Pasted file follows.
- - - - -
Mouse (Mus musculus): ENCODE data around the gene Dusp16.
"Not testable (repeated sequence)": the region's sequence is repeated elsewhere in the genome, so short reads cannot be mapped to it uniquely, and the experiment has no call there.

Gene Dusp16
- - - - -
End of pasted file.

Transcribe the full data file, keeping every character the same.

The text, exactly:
Mouse (Mus musculus): ENCODE data around the gene Dusp16.
"Not testable (repeated sequence)": the region's sequence is repeated elsewhere in the genome, so short reads cannot be mapped to it uniquely, and the experiment has no call there.

Gene Dusp16